Building contractors are being paid more for the first time in over four years, a new survey has found.
The Construction Trade Survey found a net balance of 4 per cent of contractors said tender prices rose between the second and third quarters of 2013.
Just over a quarter of civil engineers saw prices rise for new build work, on balance, and 22 per cent said the same for repairs projects. But a net balance of 11 per cent of specialists reported price falls.
Tender prices rises were exceeded by increases in labour and materials costs meaning that profit margins still continued to fall. Overall a net balance of 11 per cent of firms said their profit margins dropped in the third quarter.
Costs rises were particularly driven by recent increases in labour prices on top of longer term growth in the cost of energy and materials. While 7 per cent of firms said they had difficulty recruiting trades, within this over a third of firms had difficulty hiring bricklayers and plasterers, which is the highest figure since 2008.
Nearly half of firms on balance said costs were up and 23 per cent on balance said labour costs had risen up from 7 per cent in the previous quarter.
But while there were recruitment difficulties in some trades and rises in workloads, only a third of builders were working at 90 per cent capacity or more.
Late payment was the biggest problem for specialists with just 6 per cent being paid within 30 days in the third quarter of 2013 and only 67 per cent of specialists on public contracts were paid in that one month window.
Private housing led growth in the quarter although all major construction sectors expanded too. Overall a balance of 43 per cent of contractors experienced a rise in activity in the third quarter compared with a year earlier, to give two consecutive quarters of growth for the first time since the final quarter of 2007. Nearly a quarter of SME contractors reported growth in the year to the third quarter – the highest figure since the third quarter of 2004 –as did 44 per cent of civil engineers.
A net balance of contractors’ reported a fall in their order books in all sectors bar public non housing, which covers education and health, compared to the previous quarter. But the Association said this was the “least negative” reading since 2007.
Noble Francis, economics director at the Construction Products Association, said: “It was encouraging to see that the recovery, which started in Q2, has continued into Q3. A balance of 43 per cent of contractors reported rises in activity, the second highest level since pre-recession 2007. Although private housing is clearly driving industry growth, all construction sectors enjoyed increases in output. With rises in new orders and enquiries, the industry clearly expects that the recovery in output will continue over the next 12 months.”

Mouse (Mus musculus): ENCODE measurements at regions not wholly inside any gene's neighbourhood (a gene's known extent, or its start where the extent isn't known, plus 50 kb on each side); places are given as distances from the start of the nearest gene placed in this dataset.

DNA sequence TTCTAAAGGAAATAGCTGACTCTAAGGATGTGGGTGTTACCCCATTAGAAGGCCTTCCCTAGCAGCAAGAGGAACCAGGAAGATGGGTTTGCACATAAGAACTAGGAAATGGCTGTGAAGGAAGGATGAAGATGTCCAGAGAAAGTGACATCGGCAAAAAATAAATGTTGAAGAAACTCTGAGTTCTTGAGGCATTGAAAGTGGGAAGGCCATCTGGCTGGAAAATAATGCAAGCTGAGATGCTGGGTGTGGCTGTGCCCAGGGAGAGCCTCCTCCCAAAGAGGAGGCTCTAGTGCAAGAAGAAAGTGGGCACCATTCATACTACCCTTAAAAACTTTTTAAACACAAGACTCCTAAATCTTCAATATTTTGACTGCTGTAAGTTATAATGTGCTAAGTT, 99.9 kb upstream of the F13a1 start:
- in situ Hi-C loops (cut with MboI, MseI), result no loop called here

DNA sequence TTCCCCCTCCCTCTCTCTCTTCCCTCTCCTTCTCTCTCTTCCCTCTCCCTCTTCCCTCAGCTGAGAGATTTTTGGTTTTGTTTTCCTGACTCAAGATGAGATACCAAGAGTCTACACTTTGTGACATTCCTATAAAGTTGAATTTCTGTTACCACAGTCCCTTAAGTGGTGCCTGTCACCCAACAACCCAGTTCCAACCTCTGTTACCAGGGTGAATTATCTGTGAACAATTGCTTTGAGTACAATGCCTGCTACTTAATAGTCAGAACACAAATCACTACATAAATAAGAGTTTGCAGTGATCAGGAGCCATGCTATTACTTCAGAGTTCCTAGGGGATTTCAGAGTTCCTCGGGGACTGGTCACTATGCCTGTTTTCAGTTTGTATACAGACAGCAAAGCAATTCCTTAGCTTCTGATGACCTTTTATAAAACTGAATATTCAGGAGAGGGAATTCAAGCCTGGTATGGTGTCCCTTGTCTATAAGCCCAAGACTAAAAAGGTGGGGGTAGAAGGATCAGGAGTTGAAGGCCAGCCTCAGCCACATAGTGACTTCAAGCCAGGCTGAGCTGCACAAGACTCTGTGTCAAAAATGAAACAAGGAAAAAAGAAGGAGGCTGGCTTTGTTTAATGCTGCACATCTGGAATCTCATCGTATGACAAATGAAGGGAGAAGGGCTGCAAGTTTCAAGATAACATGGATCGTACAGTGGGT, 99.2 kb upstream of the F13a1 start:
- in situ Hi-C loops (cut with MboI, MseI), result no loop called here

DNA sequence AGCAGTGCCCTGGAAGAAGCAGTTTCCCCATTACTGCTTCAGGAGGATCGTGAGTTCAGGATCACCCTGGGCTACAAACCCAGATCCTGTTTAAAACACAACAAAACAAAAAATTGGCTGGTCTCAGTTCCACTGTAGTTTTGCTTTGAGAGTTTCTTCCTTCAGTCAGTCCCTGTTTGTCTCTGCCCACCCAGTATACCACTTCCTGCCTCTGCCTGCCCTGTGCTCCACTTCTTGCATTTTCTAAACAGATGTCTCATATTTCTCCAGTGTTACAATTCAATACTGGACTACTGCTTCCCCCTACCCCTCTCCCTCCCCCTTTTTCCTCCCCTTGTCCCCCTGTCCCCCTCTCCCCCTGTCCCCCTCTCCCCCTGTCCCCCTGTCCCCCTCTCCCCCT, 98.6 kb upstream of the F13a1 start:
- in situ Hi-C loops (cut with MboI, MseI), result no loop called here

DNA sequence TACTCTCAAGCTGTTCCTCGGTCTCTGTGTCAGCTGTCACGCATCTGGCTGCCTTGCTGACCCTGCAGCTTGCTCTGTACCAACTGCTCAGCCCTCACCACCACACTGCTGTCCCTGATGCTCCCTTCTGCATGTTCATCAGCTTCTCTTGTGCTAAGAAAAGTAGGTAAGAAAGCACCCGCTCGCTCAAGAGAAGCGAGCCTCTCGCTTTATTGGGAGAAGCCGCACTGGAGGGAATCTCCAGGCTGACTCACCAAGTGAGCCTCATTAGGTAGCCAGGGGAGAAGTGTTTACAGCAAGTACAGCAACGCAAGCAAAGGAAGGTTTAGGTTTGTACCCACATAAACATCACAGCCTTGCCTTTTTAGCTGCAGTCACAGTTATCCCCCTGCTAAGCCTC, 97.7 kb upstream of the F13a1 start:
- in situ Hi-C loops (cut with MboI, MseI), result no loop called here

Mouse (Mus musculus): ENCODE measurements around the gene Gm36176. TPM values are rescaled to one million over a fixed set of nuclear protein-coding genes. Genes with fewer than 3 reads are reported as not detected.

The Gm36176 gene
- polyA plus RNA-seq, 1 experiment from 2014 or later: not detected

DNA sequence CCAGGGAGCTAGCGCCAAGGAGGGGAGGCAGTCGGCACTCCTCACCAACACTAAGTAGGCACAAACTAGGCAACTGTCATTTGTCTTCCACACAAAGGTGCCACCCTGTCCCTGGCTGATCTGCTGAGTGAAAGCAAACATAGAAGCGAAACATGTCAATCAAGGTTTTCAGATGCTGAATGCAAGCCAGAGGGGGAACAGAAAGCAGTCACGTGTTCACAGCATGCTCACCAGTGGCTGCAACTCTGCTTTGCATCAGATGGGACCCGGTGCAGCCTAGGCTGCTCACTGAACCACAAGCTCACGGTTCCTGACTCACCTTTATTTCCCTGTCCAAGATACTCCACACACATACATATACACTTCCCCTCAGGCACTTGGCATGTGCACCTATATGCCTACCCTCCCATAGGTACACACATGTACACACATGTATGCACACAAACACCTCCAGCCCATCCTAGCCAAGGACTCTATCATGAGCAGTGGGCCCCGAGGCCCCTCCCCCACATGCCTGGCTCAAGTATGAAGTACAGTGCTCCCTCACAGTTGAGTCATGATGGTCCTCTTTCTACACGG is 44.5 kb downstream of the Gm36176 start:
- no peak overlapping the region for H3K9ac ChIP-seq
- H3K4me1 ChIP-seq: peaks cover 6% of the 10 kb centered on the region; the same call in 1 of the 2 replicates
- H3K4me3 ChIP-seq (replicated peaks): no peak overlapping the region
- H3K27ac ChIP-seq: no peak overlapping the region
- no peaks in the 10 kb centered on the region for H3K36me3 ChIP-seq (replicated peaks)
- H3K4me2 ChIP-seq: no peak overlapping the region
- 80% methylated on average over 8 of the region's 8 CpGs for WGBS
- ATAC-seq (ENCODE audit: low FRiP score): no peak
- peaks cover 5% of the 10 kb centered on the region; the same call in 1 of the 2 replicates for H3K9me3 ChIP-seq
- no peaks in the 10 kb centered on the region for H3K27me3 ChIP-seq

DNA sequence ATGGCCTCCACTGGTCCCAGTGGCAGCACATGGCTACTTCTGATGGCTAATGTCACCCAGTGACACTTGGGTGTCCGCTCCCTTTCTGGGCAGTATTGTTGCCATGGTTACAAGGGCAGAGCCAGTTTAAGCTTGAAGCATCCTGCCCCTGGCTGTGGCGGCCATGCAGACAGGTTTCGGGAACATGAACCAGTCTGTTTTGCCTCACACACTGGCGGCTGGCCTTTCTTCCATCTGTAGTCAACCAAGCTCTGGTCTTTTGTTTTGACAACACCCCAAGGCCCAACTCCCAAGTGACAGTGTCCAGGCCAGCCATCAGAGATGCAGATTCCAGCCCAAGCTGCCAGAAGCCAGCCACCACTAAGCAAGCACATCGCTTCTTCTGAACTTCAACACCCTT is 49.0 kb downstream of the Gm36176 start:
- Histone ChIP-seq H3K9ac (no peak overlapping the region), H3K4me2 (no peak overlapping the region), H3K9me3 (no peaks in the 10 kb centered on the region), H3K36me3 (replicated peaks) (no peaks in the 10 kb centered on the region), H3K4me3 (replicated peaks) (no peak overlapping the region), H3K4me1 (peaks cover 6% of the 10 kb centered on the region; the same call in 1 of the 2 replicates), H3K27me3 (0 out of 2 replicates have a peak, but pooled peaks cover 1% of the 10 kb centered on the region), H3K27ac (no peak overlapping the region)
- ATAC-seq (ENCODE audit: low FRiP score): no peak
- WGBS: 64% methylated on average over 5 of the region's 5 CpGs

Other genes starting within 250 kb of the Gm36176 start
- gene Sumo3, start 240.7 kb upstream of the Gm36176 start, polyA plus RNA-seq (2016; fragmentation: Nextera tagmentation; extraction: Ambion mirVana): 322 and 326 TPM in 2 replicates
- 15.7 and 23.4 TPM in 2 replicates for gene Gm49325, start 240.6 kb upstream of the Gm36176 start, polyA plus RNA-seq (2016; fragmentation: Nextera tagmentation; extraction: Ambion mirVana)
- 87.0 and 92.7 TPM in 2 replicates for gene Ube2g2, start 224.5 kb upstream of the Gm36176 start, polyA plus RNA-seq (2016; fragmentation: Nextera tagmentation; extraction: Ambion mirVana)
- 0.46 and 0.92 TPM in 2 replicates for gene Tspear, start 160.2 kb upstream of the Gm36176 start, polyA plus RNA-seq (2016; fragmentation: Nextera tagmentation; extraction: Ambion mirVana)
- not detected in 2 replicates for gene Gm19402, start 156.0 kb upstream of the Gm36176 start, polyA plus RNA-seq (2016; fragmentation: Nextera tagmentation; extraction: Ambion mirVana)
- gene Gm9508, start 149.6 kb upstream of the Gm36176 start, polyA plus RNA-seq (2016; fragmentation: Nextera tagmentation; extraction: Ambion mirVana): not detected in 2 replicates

Stephen Ratcliffe, director of the UK Contractors Group, said: “These results are more encouraging signs of a turn round in the construction. Housing, as the leading indicator, is still the main growth driver and general construction still has some catching up to do. Nevertheless, the mood music amongst UKCG members is more positive than it has been for some time.”
Julia Evans, chief executive of the National Federation of Builders, said: “Confidence is returning to the industry and we are seeing measurable signs of growth and a healthy number of orders. However, the cost of doing business continues to rise as materials and labour cost increases far outpace revenues.
“Repair and maintenance continues to fall behind all other areas in construction and this could be taken as further evidence that the Green Deal is not yet taking hold. Furthermore, cutting the Energy Companies Obligation would further depress retrofit activity as it is the only scheme currently generating any significant output in this sector. We need greater promotion of all the options for retrofit and not get tied up in the red tape of the Green Deal.”